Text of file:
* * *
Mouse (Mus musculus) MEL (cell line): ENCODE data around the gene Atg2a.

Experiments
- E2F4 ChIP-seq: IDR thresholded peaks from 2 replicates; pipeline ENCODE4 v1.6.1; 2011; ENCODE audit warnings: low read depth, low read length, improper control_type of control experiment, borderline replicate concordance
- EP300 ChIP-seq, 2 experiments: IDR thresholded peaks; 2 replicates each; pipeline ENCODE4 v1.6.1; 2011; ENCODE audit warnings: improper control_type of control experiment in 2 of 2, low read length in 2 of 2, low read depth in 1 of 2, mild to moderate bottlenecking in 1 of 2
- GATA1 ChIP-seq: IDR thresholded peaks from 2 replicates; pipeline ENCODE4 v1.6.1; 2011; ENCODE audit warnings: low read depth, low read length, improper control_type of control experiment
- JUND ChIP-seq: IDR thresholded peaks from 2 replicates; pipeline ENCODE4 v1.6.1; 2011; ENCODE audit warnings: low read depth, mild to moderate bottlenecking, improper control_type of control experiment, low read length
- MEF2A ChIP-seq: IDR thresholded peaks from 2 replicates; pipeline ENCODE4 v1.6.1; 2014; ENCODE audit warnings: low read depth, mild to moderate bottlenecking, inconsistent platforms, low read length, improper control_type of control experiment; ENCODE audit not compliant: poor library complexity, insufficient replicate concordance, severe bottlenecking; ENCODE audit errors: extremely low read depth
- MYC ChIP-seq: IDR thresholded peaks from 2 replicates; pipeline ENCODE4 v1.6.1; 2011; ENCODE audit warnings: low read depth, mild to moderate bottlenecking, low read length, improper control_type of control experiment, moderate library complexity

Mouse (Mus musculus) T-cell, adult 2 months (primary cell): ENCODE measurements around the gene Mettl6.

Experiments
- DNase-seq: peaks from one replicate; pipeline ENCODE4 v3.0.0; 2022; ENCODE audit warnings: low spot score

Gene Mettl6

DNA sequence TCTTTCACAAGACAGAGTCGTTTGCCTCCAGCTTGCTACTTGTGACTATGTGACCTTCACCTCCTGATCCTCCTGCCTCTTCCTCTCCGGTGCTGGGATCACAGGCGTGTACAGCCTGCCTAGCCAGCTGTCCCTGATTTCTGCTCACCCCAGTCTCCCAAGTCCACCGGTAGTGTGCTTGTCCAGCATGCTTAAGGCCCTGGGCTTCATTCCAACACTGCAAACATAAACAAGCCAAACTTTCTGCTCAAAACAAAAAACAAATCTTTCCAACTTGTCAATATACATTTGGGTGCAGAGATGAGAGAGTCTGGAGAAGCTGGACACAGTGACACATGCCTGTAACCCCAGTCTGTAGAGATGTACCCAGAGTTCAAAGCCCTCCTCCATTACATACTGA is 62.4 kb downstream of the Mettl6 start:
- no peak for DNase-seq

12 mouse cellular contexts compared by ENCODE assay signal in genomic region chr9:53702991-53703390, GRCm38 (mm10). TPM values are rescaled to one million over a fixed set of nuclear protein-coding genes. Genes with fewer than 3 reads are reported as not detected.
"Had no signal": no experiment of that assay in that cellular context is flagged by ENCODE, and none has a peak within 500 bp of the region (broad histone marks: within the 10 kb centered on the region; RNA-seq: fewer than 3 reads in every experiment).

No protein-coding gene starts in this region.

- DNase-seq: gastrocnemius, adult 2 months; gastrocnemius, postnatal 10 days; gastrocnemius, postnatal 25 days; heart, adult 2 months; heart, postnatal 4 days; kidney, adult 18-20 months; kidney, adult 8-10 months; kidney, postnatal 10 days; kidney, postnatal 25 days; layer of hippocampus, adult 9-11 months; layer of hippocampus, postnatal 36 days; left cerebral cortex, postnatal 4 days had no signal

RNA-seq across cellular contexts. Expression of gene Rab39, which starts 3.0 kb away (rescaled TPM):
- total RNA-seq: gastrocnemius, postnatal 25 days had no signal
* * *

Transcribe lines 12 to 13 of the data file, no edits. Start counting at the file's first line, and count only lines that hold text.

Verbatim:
Gene Mettl6

DNA sequence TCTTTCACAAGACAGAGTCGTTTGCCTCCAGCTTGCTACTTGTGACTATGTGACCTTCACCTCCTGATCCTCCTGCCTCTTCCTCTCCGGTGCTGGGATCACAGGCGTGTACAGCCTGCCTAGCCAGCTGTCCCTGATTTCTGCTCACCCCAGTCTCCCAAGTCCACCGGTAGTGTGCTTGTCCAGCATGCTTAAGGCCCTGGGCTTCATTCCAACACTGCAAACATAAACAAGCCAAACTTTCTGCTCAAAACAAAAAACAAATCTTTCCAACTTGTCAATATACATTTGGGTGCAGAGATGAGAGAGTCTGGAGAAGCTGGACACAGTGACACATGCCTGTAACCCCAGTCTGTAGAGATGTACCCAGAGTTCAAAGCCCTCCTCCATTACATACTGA is 62.4 kb downstream of the Mettl6 start: